Book: Silver Moon
Author: Catherine Lundoff
Publisher: Lethe Press
|The very real|
Miss Annie Jones
The Epic of Gilgamesh, a Mesopotamian poem dating back to approximately 2,000 B.C., is among the earliest surviving works of literature, and is believed to present the first literary evidence of werewolves. Yet in 1995, when Clarissa Pinkola Estés penned Women Who Run with the Wolves, female werewolves were scarcely on the mythological radar. When they were, it was most often attributed to witchcraft, being turned by male werewolves, or because the woman was suffering the effects of hirsutism—best exemplified by Barnum & Bailey's Bearded Lady, Miss Annie Jones.
There are a host of theories on why lycanthropes in literature and film are predominately male. However, in general, the prevailing premise is that werewolves, by nature, express characteristics deemed both ‘male’ and ‘masculine.’ These attributes include, among others, strength, power, aggression, rage, violence, a preponderance of body hair, and the refusal to stop and ask for directions.
Of course, that also describes more than a few members of the Tea Party.
|Alfonsina Storni deemed men|
“I am like the she-wolf.
I broke with the pack
And fled to the mountains
Tired of the plain….
Poor little tame sheep in a flock!
Don’t fear the she-wolf, she will not harm you.
But also don’t belittle her, her teeth are sharp
And in the forest she learned to be sly.”
By choosing the ‘she-wolf’ to symbolize women, the author displays her support of feminism by boasting an independence that, even today, is rarely attributed to females and femininity by patriarchal society. In fact, as the poem plays out, Ms. Storni notes that the narrator is no less capable than a man in defending herself because she has “A hand / that knows how to work and a brain that is healthy.” In other words, the ‘she-wolf’ does not require male protection in any form because she is competently equipped with her own skills, strength, intellect, senses, spirit, socket wrench set, and capacity for devotion.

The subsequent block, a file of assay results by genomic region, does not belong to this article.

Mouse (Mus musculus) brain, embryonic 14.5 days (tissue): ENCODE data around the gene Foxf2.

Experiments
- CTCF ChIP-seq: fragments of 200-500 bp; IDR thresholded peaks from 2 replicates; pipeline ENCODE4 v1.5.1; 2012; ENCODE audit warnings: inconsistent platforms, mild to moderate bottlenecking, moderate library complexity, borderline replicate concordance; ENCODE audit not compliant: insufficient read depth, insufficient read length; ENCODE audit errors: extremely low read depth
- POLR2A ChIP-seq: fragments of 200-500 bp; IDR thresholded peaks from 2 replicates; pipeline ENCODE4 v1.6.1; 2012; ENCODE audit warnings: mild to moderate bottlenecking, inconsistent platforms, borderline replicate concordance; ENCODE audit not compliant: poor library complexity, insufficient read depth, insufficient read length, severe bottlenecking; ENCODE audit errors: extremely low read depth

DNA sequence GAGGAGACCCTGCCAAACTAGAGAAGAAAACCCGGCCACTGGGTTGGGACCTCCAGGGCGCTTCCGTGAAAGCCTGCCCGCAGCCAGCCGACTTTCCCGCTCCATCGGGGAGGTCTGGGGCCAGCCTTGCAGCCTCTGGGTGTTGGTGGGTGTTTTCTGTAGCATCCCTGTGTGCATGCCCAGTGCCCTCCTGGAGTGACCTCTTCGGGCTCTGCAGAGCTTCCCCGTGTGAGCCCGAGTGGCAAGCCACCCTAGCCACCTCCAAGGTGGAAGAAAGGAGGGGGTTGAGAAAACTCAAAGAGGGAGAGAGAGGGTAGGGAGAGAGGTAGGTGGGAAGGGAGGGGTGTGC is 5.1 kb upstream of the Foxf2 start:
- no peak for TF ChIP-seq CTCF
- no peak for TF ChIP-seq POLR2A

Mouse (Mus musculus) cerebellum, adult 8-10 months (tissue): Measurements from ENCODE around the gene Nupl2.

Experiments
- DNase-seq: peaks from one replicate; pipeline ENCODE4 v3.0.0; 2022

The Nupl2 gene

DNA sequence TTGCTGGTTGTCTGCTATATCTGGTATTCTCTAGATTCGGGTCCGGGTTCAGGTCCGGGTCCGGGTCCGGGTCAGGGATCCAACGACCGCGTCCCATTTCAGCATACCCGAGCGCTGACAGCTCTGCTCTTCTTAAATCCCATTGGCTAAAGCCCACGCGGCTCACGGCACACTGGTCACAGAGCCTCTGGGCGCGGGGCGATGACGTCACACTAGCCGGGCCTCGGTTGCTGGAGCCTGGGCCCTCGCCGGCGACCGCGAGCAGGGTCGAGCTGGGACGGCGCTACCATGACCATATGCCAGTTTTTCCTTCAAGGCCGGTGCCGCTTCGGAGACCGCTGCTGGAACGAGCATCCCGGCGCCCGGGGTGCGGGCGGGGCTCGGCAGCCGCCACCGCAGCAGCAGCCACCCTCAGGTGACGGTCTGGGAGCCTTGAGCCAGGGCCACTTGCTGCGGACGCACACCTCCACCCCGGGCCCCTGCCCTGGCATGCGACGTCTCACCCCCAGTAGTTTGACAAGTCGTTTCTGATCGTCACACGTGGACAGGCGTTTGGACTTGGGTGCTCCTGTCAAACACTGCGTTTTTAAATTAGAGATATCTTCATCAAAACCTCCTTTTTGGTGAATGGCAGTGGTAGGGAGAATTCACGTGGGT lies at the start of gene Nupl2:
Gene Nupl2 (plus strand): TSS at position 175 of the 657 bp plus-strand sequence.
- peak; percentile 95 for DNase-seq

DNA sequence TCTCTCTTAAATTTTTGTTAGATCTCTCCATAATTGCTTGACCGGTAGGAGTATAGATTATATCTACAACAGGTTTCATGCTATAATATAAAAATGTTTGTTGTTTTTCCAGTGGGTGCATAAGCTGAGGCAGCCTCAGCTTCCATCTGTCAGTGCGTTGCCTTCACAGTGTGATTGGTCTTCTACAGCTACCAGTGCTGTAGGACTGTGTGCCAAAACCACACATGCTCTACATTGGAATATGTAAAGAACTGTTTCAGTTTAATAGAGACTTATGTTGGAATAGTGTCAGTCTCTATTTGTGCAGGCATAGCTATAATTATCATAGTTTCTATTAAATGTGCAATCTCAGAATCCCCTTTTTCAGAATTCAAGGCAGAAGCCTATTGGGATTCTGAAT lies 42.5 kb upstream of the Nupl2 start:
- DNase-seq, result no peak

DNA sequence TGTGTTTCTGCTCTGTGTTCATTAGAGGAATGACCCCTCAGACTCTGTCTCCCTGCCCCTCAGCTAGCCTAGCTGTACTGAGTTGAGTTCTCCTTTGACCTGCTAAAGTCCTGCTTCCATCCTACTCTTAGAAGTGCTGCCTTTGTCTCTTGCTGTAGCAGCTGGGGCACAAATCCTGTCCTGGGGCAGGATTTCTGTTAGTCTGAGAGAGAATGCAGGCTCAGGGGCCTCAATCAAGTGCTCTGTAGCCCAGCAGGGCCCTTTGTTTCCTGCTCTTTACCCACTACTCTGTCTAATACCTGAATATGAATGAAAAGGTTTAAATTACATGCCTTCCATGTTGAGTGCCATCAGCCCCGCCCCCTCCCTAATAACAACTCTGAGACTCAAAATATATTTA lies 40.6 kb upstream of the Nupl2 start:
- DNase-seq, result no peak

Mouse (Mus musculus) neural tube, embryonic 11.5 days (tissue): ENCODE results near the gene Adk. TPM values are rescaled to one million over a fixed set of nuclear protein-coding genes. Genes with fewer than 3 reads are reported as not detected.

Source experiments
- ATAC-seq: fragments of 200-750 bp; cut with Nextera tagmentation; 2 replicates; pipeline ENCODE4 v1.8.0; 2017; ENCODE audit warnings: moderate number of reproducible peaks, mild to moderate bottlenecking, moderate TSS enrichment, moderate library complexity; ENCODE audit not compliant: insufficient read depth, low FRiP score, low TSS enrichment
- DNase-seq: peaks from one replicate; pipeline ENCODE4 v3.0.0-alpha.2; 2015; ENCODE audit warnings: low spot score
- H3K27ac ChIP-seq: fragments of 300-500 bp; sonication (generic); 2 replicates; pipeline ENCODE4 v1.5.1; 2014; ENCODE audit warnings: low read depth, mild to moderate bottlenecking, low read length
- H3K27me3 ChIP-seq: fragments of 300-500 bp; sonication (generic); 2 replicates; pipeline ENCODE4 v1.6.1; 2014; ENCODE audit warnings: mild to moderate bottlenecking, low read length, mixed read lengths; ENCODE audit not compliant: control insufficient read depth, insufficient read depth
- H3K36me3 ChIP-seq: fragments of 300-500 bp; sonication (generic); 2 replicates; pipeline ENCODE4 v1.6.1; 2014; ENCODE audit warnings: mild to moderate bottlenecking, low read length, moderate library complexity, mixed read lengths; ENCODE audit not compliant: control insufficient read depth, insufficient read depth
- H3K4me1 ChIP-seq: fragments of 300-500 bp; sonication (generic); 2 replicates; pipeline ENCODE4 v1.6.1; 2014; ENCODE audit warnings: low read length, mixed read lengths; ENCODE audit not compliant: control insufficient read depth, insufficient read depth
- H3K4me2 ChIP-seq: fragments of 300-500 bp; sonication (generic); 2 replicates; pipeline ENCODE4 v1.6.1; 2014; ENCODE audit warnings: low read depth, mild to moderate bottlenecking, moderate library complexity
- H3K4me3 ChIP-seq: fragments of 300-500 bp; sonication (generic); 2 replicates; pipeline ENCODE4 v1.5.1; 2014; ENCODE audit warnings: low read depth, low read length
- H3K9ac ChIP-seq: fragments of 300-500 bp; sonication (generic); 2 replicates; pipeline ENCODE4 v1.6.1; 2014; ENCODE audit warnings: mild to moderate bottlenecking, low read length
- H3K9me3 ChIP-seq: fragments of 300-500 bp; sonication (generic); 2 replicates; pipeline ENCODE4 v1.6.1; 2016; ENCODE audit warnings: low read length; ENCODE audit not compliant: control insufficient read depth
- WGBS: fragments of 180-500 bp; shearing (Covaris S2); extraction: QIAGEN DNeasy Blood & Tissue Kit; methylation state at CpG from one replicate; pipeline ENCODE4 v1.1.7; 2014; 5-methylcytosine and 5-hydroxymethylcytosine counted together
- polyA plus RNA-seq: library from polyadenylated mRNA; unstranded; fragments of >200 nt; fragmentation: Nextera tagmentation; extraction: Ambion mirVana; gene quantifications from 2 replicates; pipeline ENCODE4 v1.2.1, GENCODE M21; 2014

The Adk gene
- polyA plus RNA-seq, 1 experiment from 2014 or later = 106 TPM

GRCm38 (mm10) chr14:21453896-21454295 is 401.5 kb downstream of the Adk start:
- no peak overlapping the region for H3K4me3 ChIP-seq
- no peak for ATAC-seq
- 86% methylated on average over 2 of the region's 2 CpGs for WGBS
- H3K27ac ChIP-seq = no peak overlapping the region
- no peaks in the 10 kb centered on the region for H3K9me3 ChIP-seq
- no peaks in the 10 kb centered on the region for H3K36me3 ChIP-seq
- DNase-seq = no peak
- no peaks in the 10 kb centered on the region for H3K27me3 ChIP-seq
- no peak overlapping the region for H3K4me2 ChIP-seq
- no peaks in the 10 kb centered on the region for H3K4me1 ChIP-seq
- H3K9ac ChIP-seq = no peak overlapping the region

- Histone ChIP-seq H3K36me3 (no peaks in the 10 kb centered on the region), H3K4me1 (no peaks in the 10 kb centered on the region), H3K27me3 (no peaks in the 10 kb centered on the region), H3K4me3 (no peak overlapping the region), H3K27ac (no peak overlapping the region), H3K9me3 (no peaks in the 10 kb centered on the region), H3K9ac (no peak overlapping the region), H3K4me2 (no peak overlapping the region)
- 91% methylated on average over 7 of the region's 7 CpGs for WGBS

Okay, my high school Spanish might be a wee bit rusty…
Silver Moon, the full-length novel from award winning author and editor, Catherine Lundoff, offers up an unexpected action-packed, romantic, paranormal coming-of-age tale. In the bucolic mountain town of Wolf’s Point, Becca Thornton is approaching fifty, coming to terms with her post-divorce life, and trying to reconcile the sudden wave of hot flashes that strike every time her sexy cowgirl-cum-accountant neighbor, Erin offers up a slow, lazy smile. Well, in truth, the hot flashes and other changes are happening a lot more frequently than just when Erin is around, but Becca’s sexy neighbor certainly has her thinking about switching teams from the beginning.